SINGAPORE - The Singapore Exchange (SGX) has officially launched the requirements and guidelines that will ask listed companies here to conduct an annual review on their sustainability issues and practices.
The "comply or explain" framework will take effect in 2018, for any financial year ending on or after December 31 next year.
Companies must report - or explain their decision to not do so - within five months after the end of a financial year, but a grace period of up to 12 months will be given to the publishing of the first report.
Flexibility has been accorded to a company to identify what environmental, social and governance (ESG) issues to address in the report, which will then list out the company's policies and performance relevant to these factors.
The company is also expected to outline its sustainability targets for the upcoming year, the SGX said in the announcement on Monday (June 20).
These requirements are largely unchanged from the proposals first tabled for public consultation in January this year.
The requirements can give investors seeking sustainable investment a better visibility on non-financial information of listed companies, SGX chief executive Loh Boon Chye said.
But the reporting framework is also allowing enough flexibility to ensure it's not a hindrance to listed companies, SGX special adviser and former chief regulatory officer Yeo Lian Sim stressed, adding that investors must still exercise their own judgement on what to take away from the reports.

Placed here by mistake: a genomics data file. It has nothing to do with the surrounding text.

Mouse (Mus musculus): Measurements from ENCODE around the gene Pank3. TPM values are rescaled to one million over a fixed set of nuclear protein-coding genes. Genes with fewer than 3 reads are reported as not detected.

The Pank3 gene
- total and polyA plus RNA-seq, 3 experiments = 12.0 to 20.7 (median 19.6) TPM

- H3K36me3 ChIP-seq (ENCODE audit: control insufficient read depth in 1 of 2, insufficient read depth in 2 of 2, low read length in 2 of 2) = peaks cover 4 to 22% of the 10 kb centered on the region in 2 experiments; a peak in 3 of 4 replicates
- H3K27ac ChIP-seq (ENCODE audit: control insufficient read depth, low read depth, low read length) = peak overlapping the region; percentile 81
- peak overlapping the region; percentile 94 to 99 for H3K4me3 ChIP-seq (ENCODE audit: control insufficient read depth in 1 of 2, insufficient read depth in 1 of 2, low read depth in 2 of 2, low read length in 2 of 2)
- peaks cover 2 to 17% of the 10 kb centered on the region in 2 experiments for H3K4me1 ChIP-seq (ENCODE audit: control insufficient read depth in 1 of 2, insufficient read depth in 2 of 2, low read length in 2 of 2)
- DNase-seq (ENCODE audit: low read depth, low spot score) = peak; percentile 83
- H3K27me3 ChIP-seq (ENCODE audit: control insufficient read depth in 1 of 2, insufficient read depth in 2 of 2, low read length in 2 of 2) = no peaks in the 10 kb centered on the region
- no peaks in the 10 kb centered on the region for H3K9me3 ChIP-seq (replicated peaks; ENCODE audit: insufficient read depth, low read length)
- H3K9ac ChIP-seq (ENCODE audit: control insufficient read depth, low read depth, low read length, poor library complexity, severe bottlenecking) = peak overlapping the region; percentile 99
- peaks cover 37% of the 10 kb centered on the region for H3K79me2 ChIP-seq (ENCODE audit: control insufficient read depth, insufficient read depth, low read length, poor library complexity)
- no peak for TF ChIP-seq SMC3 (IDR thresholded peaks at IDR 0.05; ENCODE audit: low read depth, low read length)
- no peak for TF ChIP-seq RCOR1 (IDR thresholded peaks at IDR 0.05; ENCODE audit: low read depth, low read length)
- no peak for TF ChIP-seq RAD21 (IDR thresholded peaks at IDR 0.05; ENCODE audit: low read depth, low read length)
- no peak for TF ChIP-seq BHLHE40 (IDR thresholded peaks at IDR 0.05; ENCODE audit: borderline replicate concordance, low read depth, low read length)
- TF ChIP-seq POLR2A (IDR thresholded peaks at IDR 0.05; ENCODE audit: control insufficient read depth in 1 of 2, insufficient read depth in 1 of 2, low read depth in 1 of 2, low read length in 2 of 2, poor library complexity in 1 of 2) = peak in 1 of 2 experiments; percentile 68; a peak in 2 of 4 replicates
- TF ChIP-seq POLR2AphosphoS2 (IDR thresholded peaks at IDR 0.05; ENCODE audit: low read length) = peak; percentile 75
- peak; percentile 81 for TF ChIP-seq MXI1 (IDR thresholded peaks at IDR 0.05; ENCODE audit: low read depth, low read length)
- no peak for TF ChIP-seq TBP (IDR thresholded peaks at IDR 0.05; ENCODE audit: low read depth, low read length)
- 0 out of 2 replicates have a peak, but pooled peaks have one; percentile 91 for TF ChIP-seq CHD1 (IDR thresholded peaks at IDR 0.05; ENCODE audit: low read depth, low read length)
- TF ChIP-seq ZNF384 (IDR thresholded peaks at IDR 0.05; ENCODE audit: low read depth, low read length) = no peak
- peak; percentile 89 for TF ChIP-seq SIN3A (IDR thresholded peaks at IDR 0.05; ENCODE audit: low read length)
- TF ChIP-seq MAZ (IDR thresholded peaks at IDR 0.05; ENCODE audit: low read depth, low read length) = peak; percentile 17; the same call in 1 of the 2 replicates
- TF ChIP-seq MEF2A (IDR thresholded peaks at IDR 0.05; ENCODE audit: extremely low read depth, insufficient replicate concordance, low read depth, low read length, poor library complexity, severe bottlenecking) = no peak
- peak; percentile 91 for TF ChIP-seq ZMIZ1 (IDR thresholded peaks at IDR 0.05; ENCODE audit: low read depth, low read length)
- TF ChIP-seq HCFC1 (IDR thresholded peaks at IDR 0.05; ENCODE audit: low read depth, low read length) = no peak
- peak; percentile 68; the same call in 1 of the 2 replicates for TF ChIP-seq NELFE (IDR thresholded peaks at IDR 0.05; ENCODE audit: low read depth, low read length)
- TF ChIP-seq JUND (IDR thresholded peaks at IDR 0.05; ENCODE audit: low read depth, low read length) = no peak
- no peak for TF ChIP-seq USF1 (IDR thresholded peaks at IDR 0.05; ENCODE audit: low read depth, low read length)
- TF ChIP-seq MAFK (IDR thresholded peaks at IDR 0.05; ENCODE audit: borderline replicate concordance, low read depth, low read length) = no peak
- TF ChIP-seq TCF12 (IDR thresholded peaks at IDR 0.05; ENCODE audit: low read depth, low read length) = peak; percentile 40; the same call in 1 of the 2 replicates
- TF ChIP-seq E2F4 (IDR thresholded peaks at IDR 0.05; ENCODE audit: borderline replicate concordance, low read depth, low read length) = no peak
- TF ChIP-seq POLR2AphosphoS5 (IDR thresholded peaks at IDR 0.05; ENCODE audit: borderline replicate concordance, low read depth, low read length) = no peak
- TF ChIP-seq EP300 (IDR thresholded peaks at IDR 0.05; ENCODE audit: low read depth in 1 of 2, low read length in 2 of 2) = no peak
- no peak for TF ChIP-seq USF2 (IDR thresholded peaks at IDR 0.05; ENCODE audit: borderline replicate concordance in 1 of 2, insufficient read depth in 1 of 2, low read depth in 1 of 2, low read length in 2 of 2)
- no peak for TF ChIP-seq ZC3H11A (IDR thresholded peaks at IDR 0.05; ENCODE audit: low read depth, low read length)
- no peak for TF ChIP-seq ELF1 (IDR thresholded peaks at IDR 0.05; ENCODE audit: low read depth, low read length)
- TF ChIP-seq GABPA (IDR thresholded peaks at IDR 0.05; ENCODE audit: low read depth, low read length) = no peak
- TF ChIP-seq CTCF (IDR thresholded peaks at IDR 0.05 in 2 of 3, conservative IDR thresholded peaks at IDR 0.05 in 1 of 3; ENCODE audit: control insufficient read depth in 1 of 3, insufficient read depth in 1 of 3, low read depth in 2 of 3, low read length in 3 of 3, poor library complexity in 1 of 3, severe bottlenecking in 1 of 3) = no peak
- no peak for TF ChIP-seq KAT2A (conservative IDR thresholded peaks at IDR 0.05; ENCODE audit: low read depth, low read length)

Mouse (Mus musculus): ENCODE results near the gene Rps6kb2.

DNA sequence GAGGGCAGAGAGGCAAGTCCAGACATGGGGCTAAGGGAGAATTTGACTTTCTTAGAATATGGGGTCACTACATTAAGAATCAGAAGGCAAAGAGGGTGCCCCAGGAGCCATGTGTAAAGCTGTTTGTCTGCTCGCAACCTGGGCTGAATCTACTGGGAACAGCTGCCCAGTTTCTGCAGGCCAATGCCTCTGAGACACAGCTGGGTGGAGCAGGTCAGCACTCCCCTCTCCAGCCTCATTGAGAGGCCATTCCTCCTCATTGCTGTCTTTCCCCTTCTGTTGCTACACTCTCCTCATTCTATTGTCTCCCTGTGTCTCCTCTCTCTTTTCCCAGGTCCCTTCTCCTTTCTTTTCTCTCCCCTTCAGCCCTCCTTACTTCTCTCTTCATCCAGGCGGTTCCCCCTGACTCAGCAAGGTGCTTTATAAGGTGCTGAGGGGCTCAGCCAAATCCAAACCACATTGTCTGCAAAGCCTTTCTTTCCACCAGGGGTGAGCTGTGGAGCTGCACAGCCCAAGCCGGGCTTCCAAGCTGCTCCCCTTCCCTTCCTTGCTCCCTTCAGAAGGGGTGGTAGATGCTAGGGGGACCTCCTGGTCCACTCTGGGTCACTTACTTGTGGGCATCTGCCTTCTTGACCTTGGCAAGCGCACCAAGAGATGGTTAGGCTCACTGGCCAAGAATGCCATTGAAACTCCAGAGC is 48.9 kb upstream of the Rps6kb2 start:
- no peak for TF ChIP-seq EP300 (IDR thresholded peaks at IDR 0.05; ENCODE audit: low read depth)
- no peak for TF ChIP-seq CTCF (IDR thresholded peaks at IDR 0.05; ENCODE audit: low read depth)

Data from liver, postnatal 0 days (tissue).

The latest initiative is flexible and strikes the balance between investors and business practicalities, PwC Singapore sustainability and risk partner Fang Eu-Lin said. "It's important for Singapore to maintain its leading status of being a transparent, well governed and well regulated global financial centre, and sustainability reporting plays a part in that," she added.
Around 160 listed companies already issue sustainability reports regularly, the SGX found.
Last month, the SGX launched four sustainability indices that track companies considered to perform well in ESG practices, as the bourse continues its efforts to enhance disclosure and transparency of the stock market.
Company executives that The Straits Times spoke to welcome the latest rules, but some are concerned over the resources and time required for preparing the reports.
A Catalist-listed healthcare firm CEO, who declined to be named, said: "It's a good thing to have, but for some smaller companies or the ones that are trying to survive, I think this process can be quite a pain, if not irrelevant."
To help companies prepare the reports, workshops will be conducted and an online portal will be set up to provide more information. More details will be shared at a later date.